Please use this identifier to cite or link to this item: https://doi.org/10.1038/srep24541
Title: Sphingosine 1-phosphate receptor 2 (S1P2) attenuates reactive oxygen species formation and inhibits cell death: Implications for otoprotective therapy
Authors: Herr, D.R 
Reolo, M.J.Y 
Peh, Y.X 
Wang, W 
Lee, C.-W
Rivera, R
Paterson, I.C
Chun, J
Keywords: reactive oxygen metabolite
sphingosine 1 phosphate receptor
agonists
animal
cell death
cell survival
cochlea
drug effects
genetics
knockout mouse
metabolism
mouse
pathology
signal transduction
Animals
Cell Death
Cell Survival
Cochlea
Mice
Mice, Knockout
Reactive Oxygen Species
Receptors, Lysosphingolipid
Signal Transduction
Issue Date: 2016
Publisher: Nature Publishing Group
Citation: Herr, D.R, Reolo, M.J.Y, Peh, Y.X, Wang, W, Lee, C.-W, Rivera, R, Paterson, I.C, Chun, J (2016). Sphingosine 1-phosphate receptor 2 (S1P2) attenuates reactive oxygen species formation and inhibits cell death: Implications for otoprotective therapy. Scientific Reports 6 : 24541. ScholarBank@NUS Repository. https://doi.org/10.1038/srep24541
Abstract: Ototoxic drugs, such as platinum-based chemotherapeutics, often lead to permanent hearing loss through apoptosis of neuroepithelial hair cells and afferent neurons of the cochlea. There is no approved therapy for preventing or reversing this process. Our previous studies identified a G protein-coupled receptor (GPCR), S1P2, as a potential mediator of otoprotection. We therefore sought to identify a pharmacological approach to prevent cochlear degeneration via activation of S1P2. The cochleae of S1pr2-/- knockout mice were evaluated for accumulation of reactive oxygen species (ROS) with a nitro blue tetrazolium (NBT) assay. This showed that loss of S1P2 results in accumulation of ROS that precedes progressive cochlear degeneration as previously reported. These findings were supported by in vitro cell-based assays to evaluate cell viability, induction of apoptosis, and accumulation of ROS following activation of S1P2 in the presence of cisplatin. We show for the first time, that activation of S1P2 with a selective receptor agonist increases cell viability and reduces cisplatin-mediated cell death by reducing ROS. Cumulatively, these results suggest that S1P2 may serve as a therapeutic target for attenuating cisplatin-mediated ototoxicity.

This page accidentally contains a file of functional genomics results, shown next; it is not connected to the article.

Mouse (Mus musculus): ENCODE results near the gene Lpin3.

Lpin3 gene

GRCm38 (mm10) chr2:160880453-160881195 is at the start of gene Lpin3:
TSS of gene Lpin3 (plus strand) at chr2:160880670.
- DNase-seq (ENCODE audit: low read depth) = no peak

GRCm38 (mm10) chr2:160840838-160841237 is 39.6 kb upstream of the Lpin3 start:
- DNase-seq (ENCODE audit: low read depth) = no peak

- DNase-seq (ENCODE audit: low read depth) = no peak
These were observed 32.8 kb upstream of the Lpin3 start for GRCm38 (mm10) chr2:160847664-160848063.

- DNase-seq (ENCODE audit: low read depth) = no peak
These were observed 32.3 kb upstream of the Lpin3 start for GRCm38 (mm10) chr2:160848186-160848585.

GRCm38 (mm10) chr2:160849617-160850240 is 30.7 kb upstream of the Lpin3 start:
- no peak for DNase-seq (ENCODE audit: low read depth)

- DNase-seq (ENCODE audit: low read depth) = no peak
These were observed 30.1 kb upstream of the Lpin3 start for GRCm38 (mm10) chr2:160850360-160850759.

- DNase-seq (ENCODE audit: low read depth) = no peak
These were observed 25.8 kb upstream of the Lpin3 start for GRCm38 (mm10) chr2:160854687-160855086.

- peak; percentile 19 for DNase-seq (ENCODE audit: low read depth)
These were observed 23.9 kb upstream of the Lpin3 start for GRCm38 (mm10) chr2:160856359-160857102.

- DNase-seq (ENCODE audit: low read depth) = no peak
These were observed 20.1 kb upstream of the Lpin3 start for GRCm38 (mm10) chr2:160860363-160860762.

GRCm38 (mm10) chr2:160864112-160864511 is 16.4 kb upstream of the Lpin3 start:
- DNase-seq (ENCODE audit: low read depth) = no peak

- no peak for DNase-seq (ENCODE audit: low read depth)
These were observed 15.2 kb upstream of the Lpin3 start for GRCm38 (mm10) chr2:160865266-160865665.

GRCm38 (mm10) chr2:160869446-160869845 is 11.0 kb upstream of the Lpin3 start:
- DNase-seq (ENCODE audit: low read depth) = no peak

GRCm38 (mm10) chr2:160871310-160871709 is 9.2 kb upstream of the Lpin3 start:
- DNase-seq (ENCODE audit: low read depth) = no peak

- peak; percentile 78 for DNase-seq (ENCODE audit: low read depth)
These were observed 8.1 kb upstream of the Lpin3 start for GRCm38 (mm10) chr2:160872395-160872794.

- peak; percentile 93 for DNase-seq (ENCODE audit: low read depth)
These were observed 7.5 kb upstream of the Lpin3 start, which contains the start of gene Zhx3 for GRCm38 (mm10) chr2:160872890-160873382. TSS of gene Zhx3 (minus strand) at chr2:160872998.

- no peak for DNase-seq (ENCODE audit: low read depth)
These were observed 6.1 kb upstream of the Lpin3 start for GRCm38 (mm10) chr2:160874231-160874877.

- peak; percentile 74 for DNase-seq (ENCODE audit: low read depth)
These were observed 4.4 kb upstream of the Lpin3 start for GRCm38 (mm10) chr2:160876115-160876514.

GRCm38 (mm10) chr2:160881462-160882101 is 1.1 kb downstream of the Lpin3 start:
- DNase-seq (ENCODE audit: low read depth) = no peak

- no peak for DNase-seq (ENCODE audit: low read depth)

Source Title: Scientific Reports
URI: https://scholarbank.nus.edu.sg/handle/10635/174977
ISSN: 20452322
DOI: 10.1038/srep24541
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